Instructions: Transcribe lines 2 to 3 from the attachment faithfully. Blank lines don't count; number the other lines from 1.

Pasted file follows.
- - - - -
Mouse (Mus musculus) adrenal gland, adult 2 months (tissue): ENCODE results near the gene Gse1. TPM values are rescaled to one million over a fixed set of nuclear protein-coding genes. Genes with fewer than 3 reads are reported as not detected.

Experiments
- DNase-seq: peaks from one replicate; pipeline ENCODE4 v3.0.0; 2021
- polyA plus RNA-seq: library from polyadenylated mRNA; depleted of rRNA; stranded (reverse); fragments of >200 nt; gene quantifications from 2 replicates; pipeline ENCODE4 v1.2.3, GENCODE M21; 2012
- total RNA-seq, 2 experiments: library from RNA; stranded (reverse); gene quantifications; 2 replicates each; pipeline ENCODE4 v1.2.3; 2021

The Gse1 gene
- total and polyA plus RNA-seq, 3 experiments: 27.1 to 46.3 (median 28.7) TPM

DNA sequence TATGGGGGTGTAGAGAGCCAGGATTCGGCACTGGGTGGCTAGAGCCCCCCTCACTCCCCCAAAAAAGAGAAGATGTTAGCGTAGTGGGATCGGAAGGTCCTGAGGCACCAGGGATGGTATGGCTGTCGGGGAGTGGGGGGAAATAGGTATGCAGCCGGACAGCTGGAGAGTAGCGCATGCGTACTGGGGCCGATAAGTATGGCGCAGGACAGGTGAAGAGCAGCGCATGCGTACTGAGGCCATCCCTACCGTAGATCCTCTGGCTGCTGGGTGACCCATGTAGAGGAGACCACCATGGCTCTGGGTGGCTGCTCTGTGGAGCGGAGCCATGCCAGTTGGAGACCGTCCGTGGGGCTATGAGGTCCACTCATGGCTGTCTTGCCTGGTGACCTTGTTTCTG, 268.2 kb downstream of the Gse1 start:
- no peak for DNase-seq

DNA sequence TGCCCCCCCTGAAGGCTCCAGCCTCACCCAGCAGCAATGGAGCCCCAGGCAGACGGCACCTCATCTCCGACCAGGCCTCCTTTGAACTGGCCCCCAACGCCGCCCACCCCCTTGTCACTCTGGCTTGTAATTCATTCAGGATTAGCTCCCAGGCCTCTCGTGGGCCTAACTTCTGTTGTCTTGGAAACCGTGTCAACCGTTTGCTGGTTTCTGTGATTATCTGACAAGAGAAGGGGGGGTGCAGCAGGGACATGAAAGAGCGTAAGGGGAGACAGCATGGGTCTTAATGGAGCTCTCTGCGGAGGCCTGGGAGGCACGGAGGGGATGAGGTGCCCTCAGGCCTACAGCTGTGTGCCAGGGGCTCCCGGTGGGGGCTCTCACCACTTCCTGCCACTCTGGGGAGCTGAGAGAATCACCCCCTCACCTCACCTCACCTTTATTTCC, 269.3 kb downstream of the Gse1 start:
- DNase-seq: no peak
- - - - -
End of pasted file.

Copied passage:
Experiments
- DNase-seq: peaks from one replicate; pipeline ENCODE4 v3.0.0; 2021